As America continues to struggle with its deficit and debt, one of the most frequently suggested solutions is to means-test America’s two most expensive programs – Social Security and Medicare. Although this populist approach might hold out some superficial appeal to many, if not most people, it also is subject to that old aphorism – i.e., the devil is in the details. Most people probably have a general understanding of what means-testing is (Wikipedia says it is a determination of whether someone is eligible for help from the government, based upon whether that person possesses the resources to do without that help), but the detail is how do you determine whether a person has adequate resources.
I recently encountered means-testing with my son’s federal application for college financial aid. Jimmy previously received aid based on my ex-wife’s finances, and this year when he shifted to become my dependent he was denied any aid. The denial was based on a federal calculation that I was expected to contribute more than twice as much to Jimmy’s college education as my ex-wife was expected. This calculation didn’t make sense to me because my ex-wife’s assets were comparable to mine. Furthermore, she is working while I am retired.
So I dug deeper and this is what I found:
- For purposes of financial aid, the federal government considers “resources” to be not just income, but also assets.
- Assets do not include home equity or retirement accounts.
Home equity is what distinguishes me from my ex-wife. When we got divorced, she took the house without a mortgage and I took an apartment and put my assets into a brokerage account. Although the equity in her house and the assets in my brokerage account are virtually identical, the federal government has taken the position that a parent won’t be expected to use any of that home equity to pay for your child’s college education. With my brokerage account, however, the federal government expects me to liquidate a portion of that every year to pay for college.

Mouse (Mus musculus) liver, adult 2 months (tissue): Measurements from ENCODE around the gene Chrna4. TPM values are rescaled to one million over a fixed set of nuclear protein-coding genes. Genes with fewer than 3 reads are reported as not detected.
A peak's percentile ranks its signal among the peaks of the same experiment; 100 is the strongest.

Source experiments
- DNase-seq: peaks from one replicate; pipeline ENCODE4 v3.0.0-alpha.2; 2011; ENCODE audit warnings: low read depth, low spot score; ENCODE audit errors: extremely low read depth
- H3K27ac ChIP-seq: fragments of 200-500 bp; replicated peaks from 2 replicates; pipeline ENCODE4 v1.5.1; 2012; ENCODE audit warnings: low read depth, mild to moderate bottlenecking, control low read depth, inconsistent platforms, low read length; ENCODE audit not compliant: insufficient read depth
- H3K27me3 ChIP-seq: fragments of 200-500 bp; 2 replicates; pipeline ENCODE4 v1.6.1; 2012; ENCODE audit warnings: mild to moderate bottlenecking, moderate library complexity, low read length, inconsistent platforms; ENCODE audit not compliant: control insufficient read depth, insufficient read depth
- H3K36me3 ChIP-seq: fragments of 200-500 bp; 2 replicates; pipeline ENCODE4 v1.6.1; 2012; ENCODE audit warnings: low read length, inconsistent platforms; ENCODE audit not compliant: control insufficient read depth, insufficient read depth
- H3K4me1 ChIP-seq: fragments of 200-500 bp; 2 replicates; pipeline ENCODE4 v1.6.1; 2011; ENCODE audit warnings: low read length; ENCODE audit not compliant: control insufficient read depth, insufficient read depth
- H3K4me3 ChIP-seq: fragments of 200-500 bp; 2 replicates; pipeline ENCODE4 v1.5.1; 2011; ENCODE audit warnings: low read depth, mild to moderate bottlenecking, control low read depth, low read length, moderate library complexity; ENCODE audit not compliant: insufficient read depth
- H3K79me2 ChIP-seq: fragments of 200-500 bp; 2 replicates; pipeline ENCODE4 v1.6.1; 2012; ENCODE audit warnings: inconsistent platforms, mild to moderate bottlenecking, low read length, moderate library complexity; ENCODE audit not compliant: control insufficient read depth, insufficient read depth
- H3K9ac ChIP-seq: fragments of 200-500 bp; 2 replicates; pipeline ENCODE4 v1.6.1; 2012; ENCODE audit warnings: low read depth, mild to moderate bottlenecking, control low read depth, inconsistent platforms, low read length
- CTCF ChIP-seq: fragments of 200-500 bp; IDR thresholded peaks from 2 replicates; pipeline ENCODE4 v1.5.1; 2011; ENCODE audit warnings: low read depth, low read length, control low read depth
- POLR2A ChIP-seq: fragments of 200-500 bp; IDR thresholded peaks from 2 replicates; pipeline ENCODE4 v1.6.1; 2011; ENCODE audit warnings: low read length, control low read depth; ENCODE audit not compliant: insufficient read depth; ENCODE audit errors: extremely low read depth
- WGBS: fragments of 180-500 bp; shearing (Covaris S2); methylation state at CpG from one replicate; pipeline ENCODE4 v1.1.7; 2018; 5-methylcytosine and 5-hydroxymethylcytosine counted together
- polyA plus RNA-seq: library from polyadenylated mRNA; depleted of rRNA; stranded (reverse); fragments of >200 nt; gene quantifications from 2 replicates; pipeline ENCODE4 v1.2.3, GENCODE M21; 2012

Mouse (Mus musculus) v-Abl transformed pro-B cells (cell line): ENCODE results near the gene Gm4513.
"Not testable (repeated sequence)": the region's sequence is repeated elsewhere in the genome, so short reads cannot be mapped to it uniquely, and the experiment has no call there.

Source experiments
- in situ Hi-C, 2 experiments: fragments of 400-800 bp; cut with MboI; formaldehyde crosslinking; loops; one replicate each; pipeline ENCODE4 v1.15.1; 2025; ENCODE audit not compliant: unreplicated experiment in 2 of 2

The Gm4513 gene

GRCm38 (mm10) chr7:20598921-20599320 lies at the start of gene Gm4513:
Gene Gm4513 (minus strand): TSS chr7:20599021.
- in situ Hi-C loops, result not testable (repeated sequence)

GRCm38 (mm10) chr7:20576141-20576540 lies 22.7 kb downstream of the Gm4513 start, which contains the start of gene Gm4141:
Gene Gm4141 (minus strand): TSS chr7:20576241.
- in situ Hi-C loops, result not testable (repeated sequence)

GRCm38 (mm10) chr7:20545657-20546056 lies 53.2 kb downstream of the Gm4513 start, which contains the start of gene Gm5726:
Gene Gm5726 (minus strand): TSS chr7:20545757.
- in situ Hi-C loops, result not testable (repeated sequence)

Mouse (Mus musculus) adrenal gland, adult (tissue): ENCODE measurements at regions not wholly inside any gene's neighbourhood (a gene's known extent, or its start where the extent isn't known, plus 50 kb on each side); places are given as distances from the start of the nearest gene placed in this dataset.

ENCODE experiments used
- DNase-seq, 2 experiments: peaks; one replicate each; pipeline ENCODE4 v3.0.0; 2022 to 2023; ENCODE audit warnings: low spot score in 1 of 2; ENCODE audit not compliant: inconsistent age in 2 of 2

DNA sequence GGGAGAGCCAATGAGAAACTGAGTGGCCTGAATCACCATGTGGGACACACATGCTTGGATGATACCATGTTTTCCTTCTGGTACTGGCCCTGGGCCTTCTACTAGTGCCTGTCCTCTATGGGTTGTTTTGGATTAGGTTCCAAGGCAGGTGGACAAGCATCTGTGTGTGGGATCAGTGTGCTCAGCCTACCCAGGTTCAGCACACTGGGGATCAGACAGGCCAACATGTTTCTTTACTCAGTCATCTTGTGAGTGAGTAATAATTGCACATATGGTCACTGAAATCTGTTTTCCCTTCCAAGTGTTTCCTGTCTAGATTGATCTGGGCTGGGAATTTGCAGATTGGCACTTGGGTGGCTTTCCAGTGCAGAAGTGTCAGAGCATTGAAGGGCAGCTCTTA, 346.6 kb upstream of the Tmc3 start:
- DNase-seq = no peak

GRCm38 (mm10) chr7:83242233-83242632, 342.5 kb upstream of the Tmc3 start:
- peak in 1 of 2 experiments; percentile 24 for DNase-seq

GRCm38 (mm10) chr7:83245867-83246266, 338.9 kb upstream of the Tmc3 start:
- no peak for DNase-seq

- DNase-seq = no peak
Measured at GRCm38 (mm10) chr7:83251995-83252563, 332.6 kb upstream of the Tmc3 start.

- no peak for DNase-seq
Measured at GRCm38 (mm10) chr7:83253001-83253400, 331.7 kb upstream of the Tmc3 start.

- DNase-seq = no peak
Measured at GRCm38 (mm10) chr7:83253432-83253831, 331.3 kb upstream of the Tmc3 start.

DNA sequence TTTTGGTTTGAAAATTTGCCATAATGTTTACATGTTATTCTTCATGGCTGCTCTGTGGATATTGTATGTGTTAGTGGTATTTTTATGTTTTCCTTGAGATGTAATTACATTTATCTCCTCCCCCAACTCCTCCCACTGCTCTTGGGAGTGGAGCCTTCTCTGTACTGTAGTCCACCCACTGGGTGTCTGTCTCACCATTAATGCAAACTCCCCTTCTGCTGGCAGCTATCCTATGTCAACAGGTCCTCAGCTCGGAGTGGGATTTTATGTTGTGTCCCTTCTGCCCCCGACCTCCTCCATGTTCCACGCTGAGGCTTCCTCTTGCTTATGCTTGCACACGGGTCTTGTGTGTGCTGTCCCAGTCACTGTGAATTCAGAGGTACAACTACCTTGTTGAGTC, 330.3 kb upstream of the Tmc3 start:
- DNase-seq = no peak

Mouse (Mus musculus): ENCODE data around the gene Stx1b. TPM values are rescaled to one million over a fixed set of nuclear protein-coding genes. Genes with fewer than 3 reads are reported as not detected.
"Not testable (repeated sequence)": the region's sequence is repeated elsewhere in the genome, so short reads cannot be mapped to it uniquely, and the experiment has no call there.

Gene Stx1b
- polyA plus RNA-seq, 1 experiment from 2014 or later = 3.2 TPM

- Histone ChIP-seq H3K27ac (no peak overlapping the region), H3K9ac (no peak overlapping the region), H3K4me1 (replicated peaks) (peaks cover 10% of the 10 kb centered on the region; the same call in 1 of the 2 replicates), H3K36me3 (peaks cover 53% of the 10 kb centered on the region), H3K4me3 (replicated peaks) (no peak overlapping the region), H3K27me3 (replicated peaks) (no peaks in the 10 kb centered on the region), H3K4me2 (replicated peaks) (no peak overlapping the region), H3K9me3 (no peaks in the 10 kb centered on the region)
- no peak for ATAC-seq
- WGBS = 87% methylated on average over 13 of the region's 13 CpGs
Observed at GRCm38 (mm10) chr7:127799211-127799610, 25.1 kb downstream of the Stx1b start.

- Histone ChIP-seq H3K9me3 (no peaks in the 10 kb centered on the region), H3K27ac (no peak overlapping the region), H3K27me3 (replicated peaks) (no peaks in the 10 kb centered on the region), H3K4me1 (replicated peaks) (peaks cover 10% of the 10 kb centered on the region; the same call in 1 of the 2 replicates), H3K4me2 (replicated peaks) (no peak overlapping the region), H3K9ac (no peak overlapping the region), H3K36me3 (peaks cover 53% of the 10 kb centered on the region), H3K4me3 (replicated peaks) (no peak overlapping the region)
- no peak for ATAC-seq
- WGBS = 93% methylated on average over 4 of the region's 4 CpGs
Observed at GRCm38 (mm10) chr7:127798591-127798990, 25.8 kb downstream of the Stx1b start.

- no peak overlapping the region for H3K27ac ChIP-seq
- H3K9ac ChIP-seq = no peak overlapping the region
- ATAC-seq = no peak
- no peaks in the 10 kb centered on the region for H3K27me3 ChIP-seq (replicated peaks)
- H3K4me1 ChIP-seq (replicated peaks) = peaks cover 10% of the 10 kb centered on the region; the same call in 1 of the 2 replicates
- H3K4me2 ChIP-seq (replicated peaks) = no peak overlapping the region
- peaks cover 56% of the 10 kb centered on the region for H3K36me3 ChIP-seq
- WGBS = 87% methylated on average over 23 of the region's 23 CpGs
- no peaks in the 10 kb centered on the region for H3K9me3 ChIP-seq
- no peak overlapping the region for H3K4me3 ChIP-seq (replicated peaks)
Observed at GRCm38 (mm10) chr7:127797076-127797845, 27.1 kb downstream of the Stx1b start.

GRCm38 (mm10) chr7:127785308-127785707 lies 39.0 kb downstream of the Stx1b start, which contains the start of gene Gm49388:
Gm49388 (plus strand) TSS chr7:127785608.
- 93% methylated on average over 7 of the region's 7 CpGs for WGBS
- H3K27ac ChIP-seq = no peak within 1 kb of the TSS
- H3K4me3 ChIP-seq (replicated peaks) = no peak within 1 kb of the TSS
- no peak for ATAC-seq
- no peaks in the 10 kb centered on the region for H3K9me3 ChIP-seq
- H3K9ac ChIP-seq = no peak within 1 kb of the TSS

How is that fair? Why should I be expected to contribute more to my child’s college education than someone with $1 million equity in a house?
And fairness is just one aspect of means-testing. Another is the incentive or disincentive that it produces. The internet is replete with articles analyzing how means-testing, whether income or assets, tends to discourage people from earning or saving money. Although you may not think that people would decline to earn more money if it cost them government benefits, this has already been found to occur when applied to welfare and it is reasonable to expect seniors might do the same thing if earnings cut into their Social Security and Medicare benefits.
Unfortunately for me, I can’t figure out a way to avoid the harsh effects of the federal calculation for financial aid. I can significantly reduce my income by avoiding any capital gains, but unless I take the money out of my brokerage and buy a house or condo, the federal government has decided that I can do without any of their help. That is true, but so can a lot of other people who will get government assistance.
Incidentally, in discussions of means-testing for Social Security and Medicare, there are suggestions that an alternative that will produce fewer distorted incentives is to means-test lifetime earning instead of annual income or assets. That sounds promising.